In a tight spot, Yohan Ramírez got the job done. Arizona bunted the Manfred runner over to third, but Yohan struck out Christian Walker on a beautiful slider and then got Josh Rojas to pop out harmlessly, again on the slider, to end the threat.
Then, the Mariners found their light, both figuratively and literally. I’m not sure if Chase Field was built for late-afternoon Sunday games, because this seems less than ideal for your pitcher:
Of course, it didn’t help that Taylor Clarke, despite having a big fastball and a slider, had trouble locating both. Maybe the sun was in his eyes. He opened the 11th with back-to-back walks to Haniger and France, bringing up Kyle Seager, currently campaigning for Mayor of Phoenix:
Here’s what it looks like when you find your light AND perfect the booch tooch all at once:
Sean Poppen then took over for Arizona, and Abraham Toro promptly walloped an RBI single up the middle scoring France, followed by a Tom Murphy single scoring Seager. A pinch-hit double from Jake Bauers scored two more.
They say the light in Rome hits different; I say they haven’t seen the light gleaming on Abraham Toro in Chase Field when the Mariners are up big and aiming for a sweep.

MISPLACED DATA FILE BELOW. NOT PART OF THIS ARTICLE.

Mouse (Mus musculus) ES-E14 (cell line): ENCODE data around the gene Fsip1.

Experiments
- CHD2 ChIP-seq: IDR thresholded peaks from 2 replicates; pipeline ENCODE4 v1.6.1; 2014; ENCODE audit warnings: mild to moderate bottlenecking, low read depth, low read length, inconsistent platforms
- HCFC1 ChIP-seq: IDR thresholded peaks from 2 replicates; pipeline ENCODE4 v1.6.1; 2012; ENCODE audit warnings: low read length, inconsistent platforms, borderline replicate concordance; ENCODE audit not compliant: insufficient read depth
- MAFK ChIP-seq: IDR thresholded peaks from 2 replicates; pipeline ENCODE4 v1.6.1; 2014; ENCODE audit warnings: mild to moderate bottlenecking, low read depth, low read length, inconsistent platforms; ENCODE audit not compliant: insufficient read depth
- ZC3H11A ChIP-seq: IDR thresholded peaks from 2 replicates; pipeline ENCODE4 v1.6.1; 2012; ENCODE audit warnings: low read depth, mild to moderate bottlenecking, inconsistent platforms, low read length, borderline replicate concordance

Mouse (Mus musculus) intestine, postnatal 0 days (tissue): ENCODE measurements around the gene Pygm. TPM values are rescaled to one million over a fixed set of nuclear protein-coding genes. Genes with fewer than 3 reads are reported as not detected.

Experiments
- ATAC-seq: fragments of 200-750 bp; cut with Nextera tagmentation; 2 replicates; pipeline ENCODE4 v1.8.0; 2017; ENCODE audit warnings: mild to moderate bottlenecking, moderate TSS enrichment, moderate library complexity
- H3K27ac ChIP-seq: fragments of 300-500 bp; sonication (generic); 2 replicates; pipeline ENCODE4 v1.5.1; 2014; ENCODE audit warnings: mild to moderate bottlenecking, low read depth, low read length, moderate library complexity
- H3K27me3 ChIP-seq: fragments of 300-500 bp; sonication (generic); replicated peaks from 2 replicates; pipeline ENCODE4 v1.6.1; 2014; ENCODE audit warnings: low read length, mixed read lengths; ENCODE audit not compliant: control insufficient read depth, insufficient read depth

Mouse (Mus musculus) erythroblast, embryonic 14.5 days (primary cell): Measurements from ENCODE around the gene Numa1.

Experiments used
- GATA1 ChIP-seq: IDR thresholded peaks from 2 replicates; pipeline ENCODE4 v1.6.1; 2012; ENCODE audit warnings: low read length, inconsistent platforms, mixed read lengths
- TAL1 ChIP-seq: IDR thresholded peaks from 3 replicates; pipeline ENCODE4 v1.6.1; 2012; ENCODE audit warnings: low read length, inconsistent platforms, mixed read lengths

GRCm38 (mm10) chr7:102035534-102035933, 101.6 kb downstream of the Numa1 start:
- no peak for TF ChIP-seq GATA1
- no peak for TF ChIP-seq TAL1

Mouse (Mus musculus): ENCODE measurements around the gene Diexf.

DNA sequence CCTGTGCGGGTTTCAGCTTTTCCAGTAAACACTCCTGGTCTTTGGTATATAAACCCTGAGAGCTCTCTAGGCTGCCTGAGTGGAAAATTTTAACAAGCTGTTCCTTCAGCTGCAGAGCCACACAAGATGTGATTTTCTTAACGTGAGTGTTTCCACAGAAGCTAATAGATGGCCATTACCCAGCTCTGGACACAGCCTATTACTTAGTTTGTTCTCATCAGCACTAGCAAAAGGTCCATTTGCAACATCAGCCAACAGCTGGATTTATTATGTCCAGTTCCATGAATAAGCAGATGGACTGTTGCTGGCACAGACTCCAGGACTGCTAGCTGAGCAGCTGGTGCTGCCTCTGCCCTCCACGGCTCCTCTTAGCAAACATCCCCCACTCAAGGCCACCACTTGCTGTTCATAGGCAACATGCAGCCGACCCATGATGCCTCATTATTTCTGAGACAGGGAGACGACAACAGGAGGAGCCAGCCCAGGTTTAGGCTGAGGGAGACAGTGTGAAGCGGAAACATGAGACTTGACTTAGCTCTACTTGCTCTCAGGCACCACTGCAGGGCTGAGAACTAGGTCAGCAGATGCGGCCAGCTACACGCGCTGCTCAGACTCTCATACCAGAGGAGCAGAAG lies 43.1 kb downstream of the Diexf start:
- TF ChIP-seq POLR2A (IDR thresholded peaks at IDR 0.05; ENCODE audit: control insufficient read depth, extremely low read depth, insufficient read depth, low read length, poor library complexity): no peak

After the Bauers double, it was [spins Improbable Name Wheel]...Brett de Geus’s turn to try to get the elusive final out. Instead De Geus allowed back-to-back singles to J.P. Crawford and Mitch Haniger to stretch the Mariners’ lead to 10-3. He also hit Ty France, because when in Rome you enjoy both good light and the local custom of bagging on the French.
Matt Andriese wasn’t exactly sharp in the bottom of the eleventh, but with a significant lead, there were limits to how much damage he could do. A single to Ketel Marte scored the Manfred runner, making the game 10-4, and then a J.P. DP cleaned up the rest:
David Peralta almost snuck a double over the wall to extend the game, but on review it was ruled to have been foul, and Andriese struck out Peralta anyway to end the game and sew up a sweep for the Mariners on a day when all their Wild Card competitors—and the Astros!—lost. Like an ANTM contestant blossoming mid-season, the Mariners found their late-game light, ensuring Tyra has their pho-to in her hands for at least one more week.